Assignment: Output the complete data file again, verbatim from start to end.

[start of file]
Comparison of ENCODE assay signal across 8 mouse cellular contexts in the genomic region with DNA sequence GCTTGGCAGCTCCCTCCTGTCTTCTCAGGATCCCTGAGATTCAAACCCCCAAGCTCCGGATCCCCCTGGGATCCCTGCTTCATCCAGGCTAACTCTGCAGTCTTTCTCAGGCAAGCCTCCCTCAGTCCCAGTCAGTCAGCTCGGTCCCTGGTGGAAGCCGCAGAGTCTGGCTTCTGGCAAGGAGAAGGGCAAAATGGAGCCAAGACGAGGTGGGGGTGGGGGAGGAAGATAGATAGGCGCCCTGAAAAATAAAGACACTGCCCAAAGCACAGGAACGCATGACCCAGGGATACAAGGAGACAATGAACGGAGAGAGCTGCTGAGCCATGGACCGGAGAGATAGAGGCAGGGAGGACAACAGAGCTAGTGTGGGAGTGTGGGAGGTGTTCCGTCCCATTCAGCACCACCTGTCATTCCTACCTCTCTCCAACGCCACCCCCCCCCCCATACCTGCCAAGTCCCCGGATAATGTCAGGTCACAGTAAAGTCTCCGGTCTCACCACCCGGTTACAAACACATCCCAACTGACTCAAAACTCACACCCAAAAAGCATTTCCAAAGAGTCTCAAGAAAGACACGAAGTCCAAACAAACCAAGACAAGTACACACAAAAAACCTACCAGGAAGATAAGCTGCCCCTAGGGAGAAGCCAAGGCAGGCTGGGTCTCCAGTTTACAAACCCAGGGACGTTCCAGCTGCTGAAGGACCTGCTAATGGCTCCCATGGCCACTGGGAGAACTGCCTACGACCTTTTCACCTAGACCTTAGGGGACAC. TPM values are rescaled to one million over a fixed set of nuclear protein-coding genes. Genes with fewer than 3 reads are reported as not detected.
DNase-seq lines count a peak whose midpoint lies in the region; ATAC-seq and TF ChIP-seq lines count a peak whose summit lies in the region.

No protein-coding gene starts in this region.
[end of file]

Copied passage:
Comparison of ENCODE assay signal across 8 mouse cellular contexts in the genomic region with DNA sequence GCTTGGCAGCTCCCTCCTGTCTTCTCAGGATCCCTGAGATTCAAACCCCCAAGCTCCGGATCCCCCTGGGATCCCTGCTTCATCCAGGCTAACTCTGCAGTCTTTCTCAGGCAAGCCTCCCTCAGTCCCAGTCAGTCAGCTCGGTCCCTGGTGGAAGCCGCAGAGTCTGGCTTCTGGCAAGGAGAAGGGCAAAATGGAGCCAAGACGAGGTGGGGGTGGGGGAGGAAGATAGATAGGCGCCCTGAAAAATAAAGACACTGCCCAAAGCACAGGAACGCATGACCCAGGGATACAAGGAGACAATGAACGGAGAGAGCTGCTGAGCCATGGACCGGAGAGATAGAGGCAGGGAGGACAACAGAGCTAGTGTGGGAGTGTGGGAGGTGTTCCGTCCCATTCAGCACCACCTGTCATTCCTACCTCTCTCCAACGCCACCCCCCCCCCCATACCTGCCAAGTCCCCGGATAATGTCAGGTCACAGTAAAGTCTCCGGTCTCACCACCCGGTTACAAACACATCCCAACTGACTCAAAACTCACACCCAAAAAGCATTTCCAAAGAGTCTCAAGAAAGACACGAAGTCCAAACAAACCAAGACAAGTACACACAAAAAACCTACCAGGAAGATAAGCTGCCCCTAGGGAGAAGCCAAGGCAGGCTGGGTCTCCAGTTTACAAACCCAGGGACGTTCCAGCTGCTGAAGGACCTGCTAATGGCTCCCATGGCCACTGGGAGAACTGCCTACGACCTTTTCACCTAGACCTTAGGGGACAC. TPM values are rescaled to one million over a fixed set of nuclear protein-coding genes. Genes with fewer than 3 reads are reported as not detected.
DNase-seq lines count a peak whose midpoint lies in the region; ATAC-seq and TF ChIP-seq lines count a peak whose summit lies in the region.

No protein-coding gene starts in this region.